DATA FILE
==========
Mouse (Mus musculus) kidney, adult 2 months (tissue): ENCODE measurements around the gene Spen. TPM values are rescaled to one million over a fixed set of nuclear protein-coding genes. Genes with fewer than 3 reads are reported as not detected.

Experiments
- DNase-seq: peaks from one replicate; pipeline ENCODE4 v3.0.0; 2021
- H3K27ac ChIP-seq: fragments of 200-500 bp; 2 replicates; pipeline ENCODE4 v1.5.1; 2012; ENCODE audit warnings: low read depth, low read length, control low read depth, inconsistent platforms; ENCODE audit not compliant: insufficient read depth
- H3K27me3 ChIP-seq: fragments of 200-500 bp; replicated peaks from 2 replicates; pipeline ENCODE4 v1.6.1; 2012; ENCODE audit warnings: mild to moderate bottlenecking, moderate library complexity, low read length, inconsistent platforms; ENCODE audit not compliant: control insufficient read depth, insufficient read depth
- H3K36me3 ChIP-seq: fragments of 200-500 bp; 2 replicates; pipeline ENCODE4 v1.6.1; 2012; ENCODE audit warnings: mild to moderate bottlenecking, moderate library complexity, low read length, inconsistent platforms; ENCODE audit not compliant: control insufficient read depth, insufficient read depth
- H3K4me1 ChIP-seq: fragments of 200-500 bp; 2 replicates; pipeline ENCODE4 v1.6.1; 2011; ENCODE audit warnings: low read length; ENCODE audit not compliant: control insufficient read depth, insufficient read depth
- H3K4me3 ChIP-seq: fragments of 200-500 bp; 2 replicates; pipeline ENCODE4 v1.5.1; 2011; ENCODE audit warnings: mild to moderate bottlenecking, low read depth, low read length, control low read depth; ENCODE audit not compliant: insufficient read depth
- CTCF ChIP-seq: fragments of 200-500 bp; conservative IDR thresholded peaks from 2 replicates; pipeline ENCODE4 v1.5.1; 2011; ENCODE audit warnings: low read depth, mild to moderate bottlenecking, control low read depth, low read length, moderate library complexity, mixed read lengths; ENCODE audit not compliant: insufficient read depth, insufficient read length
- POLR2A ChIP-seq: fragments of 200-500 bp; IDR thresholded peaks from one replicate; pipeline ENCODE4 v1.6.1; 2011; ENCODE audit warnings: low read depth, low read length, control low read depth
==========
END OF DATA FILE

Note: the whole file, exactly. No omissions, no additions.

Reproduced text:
Mouse (Mus musculus) kidney, adult 2 months (tissue): ENCODE measurements around the gene Spen. TPM values are rescaled to one million over a fixed set of nuclear protein-coding genes. Genes with fewer than 3 reads are reported as not detected.

Experiments
- DNase-seq: peaks from one replicate; pipeline ENCODE4 v3.0.0; 2021
- H3K27ac ChIP-seq: fragments of 200-500 bp; 2 replicates; pipeline ENCODE4 v1.5.1; 2012; ENCODE audit warnings: low read depth, low read length, control low read depth, inconsistent platforms; ENCODE audit not compliant: insufficient read depth
- H3K27me3 ChIP-seq: fragments of 200-500 bp; replicated peaks from 2 replicates; pipeline ENCODE4 v1.6.1; 2012; ENCODE audit warnings: mild to moderate bottlenecking, moderate library complexity, low read length, inconsistent platforms; ENCODE audit not compliant: control insufficient read depth, insufficient read depth
- H3K36me3 ChIP-seq: fragments of 200-500 bp; 2 replicates; pipeline ENCODE4 v1.6.1; 2012; ENCODE audit warnings: mild to moderate bottlenecking, moderate library complexity, low read length, inconsistent platforms; ENCODE audit not compliant: control insufficient read depth, insufficient read depth
- H3K4me1 ChIP-seq: fragments of 200-500 bp; 2 replicates; pipeline ENCODE4 v1.6.1; 2011; ENCODE audit warnings: low read length; ENCODE audit not compliant: control insufficient read depth, insufficient read depth
- H3K4me3 ChIP-seq: fragments of 200-500 bp; 2 replicates; pipeline ENCODE4 v1.5.1; 2011; ENCODE audit warnings: mild to moderate bottlenecking, low read depth, low read length, control low read depth; ENCODE audit not compliant: insufficient read depth
- CTCF ChIP-seq: fragments of 200-500 bp; conservative IDR thresholded peaks from 2 replicates; pipeline ENCODE4 v1.5.1; 2011; ENCODE audit warnings: low read depth, mild to moderate bottlenecking, control low read depth, low read length, moderate library complexity, mixed read lengths; ENCODE audit not compliant: insufficient read depth, insufficient read length
- POLR2A ChIP-seq: fragments of 200-500 bp; IDR thresholded peaks from one replicate; pipeline ENCODE4 v1.6.1; 2011; ENCODE audit warnings: low read depth, low read length, control low read depth